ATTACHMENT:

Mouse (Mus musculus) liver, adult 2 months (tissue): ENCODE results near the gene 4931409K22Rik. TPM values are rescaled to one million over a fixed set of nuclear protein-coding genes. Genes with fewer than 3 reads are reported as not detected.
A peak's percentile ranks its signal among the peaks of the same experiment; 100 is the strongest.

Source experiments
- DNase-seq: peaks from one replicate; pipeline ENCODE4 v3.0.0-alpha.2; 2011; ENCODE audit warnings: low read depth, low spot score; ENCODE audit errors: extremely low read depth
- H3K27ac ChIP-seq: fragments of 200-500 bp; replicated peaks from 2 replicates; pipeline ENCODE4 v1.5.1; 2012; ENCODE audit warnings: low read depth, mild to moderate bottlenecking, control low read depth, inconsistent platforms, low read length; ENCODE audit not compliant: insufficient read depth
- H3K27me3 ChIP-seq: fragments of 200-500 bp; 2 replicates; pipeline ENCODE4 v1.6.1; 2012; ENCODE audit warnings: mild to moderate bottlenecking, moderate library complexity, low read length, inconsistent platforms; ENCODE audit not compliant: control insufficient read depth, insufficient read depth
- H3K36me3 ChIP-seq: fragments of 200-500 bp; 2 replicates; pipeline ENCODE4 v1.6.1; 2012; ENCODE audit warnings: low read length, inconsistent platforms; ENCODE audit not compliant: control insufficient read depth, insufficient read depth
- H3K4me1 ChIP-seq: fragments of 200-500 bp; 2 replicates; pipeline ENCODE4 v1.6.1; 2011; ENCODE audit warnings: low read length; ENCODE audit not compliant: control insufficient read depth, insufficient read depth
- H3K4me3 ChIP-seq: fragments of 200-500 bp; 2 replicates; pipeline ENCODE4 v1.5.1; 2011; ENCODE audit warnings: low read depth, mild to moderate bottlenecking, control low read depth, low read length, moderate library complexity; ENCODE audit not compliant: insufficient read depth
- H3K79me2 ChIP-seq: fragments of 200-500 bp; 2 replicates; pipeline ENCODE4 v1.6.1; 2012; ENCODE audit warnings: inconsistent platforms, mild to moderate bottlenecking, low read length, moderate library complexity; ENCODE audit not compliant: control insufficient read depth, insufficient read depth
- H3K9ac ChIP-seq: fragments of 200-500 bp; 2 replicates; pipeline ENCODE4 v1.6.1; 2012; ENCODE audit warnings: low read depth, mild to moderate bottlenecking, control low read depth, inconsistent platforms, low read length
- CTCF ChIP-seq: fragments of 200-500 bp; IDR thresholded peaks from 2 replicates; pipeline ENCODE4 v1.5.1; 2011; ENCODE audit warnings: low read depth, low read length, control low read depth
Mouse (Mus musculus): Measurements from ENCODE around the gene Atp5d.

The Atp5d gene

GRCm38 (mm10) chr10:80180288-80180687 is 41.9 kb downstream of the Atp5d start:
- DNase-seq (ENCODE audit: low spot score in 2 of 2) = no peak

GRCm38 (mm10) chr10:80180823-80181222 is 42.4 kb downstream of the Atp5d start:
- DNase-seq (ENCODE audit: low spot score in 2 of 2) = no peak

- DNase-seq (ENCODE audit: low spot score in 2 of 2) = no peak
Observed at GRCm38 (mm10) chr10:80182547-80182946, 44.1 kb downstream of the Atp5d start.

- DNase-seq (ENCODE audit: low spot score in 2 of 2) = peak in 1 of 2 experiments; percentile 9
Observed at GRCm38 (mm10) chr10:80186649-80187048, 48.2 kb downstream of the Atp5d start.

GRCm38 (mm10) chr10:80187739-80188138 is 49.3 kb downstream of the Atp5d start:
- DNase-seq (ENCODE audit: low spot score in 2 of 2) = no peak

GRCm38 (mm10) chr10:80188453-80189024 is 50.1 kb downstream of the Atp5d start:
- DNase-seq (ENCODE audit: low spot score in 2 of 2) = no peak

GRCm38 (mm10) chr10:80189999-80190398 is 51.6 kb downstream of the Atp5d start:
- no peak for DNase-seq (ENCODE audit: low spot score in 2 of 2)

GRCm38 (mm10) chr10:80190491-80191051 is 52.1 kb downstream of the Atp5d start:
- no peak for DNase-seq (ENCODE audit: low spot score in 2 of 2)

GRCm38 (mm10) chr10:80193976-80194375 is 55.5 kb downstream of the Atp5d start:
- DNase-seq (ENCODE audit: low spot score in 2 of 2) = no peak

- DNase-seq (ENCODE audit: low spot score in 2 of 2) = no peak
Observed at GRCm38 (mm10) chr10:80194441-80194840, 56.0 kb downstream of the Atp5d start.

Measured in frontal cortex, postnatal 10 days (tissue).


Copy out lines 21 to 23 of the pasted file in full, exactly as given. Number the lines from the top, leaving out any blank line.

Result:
- DNase-seq (ENCODE audit: low spot score in 2 of 2) = peak in 1 of 2 experiments; percentile 9
Observed at GRCm38 (mm10) chr10:80186649-80187048, 48.2 kb downstream of the Atp5d start.

GRCm38 (mm10) chr10:80187739-80188138 is 49.3 kb downstream of the Atp5d start: